Basics: The application of pigments through exhaust dyeing is a relatively new process. As already stated, this is an electrical process that requires exact duplication from one dye lot to the next if you are to maintain consistency of color and shade. Our pigments are specially formulated to be applied in cold water applications and should not be compared to standard printing pigments used to textiles. Although heat is not required for the complete application of our pigments, some clients seem to feel that the yield is improved when it is used. There is a technical reason for this that does not apply here, but, if you need to know, then call us and we will be happy to explain the reason. As with most conventional dye products, the use of an electrolyte greatly eases the application of color. Our pigments have been enhanced to be susceptible to the commonly used electrolytes and will completely exhaust in cold water. The most common electrolyte used in pigment dyeing is Acetic Acid. This is normally diluted into a 10% solution for better control of exhaustion. Anionic pigments do not exhaust on a straight line. This is important to remember when adding acid. A pigment will reach a breakover point at which a small acid add will show a major change in the exhaustion. If too much acid is added too fast at this point, then depending on electrolyte imbalance, it will either slam on unevenly or it will pickle. The term pickle refers to creating an electrolyte imbalance which causes the pigment to lose affinity for the goods. This pickling usually appears as a precipitation in the dye bath and in extreme cases will actually start to remove already exhausted pigments. Often times the pickling effect can be neutralized by addition of bicarbonated soda, bringing the bath Ph back up to 6.5 or more. After raising the Ph, continue on with the exhaustion. Most of our pigments will start to exhaust at a Ph level of around 6.5, and will be fully exhausted by Ph 4.7. These are guidelines and not absolutes. These Ph levels assume a liquor ratio of less than 10/1 with a water hardness in the range of 5.5 to 7.5 grains. Soft water is detrimental to the exhaustion of pigments and should be avoided whenever possible. If soft water is unavoidable, then it can be hardened using magnesium sulphate or calcium carbonate to achieve the desired hardness. Likewise, if your water is exceptionally hard and causing uneven dyeing, EDTA 40% solution may be used as a sequesterant to reduce hardness. CAUTION SHOULD BE USED WITH THE ADDITION OF EDTA! Usually an amount equal to .0005 to .001 of water volume is all that you will need. Too much and the bath will never exhaust. One final note of importance, our pigments are similar to dyestuffs in that the process is controlled not only by electrolyte but also liquor ratio and water hardness.
Dyeing of Goods
Abbreviations: OWG-on weight of goods TL-top loading machine SL-side loading machine
1.-TL Remove pretreated goods from machine and place to side. Fill and rinse machine twice. After rinsing machine, fill with water to a level of not more than 20/1 liquor ratio to goods. Start machine.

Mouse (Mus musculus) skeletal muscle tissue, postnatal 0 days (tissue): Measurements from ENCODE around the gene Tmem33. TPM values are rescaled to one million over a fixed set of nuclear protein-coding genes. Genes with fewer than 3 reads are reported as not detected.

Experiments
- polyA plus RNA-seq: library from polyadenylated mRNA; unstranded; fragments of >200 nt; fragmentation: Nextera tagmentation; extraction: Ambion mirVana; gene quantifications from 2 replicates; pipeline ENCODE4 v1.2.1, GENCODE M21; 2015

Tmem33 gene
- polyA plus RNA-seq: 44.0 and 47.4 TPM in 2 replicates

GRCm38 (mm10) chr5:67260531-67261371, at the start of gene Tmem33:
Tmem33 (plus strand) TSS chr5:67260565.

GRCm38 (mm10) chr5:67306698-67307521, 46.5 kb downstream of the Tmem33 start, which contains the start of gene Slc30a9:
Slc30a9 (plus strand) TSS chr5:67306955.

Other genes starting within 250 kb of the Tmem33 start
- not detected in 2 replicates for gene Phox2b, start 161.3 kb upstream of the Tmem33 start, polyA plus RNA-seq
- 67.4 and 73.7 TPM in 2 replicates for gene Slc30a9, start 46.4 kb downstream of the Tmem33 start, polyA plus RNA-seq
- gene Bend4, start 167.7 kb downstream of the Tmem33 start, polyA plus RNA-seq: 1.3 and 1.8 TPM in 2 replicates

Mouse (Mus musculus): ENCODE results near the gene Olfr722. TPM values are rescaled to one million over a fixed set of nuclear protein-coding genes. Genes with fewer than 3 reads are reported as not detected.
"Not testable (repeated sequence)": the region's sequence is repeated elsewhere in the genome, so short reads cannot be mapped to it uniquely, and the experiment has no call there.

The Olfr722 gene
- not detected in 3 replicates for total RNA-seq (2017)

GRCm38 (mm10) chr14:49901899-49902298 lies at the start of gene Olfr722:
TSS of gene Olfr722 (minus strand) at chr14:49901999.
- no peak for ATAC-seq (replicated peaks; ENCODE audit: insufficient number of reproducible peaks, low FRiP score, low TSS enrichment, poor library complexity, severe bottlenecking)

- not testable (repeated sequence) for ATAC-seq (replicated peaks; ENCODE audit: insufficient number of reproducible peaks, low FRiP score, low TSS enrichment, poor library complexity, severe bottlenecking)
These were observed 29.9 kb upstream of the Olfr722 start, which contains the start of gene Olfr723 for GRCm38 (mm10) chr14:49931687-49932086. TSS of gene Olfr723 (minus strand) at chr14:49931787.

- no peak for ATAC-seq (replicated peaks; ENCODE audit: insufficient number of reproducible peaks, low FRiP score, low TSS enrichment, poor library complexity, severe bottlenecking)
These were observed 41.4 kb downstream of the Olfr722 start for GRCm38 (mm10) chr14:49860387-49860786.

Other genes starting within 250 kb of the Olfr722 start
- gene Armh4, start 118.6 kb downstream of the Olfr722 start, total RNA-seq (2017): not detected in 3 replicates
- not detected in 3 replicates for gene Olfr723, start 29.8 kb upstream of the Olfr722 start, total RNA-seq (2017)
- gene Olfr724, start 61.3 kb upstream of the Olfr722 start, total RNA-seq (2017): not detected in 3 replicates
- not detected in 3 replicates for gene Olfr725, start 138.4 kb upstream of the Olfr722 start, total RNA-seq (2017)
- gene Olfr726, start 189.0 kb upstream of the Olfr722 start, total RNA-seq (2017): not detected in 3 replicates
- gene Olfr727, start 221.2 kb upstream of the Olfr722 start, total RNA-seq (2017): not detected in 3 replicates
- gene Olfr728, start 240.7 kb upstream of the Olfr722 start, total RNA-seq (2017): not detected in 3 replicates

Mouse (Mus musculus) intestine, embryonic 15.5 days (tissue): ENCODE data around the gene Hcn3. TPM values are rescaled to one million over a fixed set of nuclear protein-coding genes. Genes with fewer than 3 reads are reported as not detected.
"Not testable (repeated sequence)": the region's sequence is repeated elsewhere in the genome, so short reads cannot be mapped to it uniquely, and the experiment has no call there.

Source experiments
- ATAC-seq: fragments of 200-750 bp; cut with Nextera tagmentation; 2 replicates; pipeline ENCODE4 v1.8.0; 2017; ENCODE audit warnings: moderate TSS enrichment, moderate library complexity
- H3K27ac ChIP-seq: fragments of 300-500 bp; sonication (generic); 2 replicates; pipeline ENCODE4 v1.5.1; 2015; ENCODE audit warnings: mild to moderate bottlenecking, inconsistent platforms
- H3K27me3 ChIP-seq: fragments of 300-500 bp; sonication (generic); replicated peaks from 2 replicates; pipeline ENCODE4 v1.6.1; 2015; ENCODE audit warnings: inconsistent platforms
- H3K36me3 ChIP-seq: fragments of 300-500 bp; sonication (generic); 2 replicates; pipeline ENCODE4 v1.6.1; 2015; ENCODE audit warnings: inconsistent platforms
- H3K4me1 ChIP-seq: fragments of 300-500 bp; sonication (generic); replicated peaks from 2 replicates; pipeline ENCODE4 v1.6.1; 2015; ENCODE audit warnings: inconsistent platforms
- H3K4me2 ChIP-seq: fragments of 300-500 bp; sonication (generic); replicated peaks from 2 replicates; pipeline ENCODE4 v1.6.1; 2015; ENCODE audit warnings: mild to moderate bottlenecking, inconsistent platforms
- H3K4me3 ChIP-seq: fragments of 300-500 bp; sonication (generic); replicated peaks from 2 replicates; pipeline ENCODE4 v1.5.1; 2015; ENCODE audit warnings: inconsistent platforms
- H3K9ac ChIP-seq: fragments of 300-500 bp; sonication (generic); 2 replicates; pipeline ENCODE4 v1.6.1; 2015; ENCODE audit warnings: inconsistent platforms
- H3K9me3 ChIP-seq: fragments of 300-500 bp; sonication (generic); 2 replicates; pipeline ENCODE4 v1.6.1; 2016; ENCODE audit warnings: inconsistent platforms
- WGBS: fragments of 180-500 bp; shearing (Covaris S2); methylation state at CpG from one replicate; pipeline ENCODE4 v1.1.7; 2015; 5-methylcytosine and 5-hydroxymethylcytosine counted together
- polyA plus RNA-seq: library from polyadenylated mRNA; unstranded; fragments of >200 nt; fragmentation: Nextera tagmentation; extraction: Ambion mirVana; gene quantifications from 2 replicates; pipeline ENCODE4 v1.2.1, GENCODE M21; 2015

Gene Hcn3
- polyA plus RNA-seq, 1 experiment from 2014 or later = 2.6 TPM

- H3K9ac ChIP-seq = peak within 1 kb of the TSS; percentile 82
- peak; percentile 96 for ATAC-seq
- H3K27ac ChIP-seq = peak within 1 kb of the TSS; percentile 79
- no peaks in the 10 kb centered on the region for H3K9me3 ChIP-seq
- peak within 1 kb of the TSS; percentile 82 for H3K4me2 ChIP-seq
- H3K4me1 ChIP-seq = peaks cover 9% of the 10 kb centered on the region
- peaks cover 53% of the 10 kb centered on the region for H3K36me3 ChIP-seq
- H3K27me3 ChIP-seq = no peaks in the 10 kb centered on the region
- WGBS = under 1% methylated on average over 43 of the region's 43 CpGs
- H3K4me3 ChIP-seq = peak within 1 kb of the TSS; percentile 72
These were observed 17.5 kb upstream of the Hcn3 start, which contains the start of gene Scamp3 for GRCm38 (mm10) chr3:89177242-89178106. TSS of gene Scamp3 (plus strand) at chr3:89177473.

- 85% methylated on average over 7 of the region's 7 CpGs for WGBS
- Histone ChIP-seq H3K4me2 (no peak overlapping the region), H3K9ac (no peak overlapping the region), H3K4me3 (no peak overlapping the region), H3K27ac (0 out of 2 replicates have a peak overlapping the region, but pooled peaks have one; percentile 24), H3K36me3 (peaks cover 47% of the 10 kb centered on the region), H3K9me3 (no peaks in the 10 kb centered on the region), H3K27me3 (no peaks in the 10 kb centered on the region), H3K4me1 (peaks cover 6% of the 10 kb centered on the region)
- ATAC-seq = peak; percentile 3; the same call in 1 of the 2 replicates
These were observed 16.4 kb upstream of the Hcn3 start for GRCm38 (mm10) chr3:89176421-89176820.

1.-SL Fill machine with water and start. As stated, preferred liquor ratios are 10/1 or less.
2.-TL Add the desired amount of color to the running machine. If you are going to reuse the bath, then add an additional 35% color to machine.
2.-SL In a separate container, mix the appropriate amount of dye with at least three parts of water and mix thoroughly. After mixing, slowly add the dye solution to running machine over a 10 minute period. This can be adjusted as needed after you are more familiar with the process.
3.-TL Rapidly add the pretreated garments to the running machine. When all garments have been added, reset the timer to maximum allowed running time at normal agitation.
3.-SL After the machine has run for 5 minutes, add the binder. For normal colors (10%) this is usually 5% OWG with the Double-Resin Method or 10% OWG without.
4.-TL If you intend to exhaust the bath with acid, then make a 5% solution of acetic acid at this time. Also add the appropriate amount of binder for the method of choice. It should be noted that to exhaust in a top loader is not recommended because of the slow agitation these machines have. For one or two piece samples, this machine does quite well with the exhaust method, but more goods can become difficult to control. To exhaust using this machine, you will have to reset the timer to avoid early drain and extract. If you are reusing the bath, then make sure your drain hose is attached to at least a 30 gallon container.
4.-SL After machine has run 15 minutes, add l% OWG of the 10% acid solution to the machine. Note the minutes until bath clears or until a Ph reading below 4.1 is noted. Certain pigment formulas require no acid for exhaustion. If noticeable exhaustion occurs before your first acid add, it will probably be wise not to add any acid and watch the bath. When exhaustion stops, start your acid adds. If total exhaustion occurs with no acid adds, then it is still necessary to add 3-5% OWG Ph 10% solution at the end and run for at least 5 minutes to lock the color in place.
5.TL- If you are reusing the bath, then at the end of your first cycle, dump the machine and very lightly extract. This is the point that most problems arise for the garments. When the machine goes into extract, it should not run more than 5 seconds. Stop the machine after all water is out of the tub, flip the garments over, and extract 5-10 seconds more. If done properly, the garments will still be dripping wet. Place in dryer and run until dry on high heat. If you choose to exhaust your garments, then start adding 10 Grams of 5% acid solution every 5 minutes until the bath is fully exhausted or a Ph of 3.8 is noted.
5.-SL If proper exhaustion has occurred, then you can do a normal extraction and drying process as you would for any dyed goods. Because the chosen electrolyte evaporates in the dryer, it is not normally necessary to rinse the goods. For problem resolution, please contact us.
6.-TL If you have chosen to exhaust your bath, then dump and extract in a normal manner. Rinsing is not necessary.
Partner Sites :
Copyrighted 1998 by Quality Dye Works Inc. Last Updated March 30, 2009
This site has had visits this year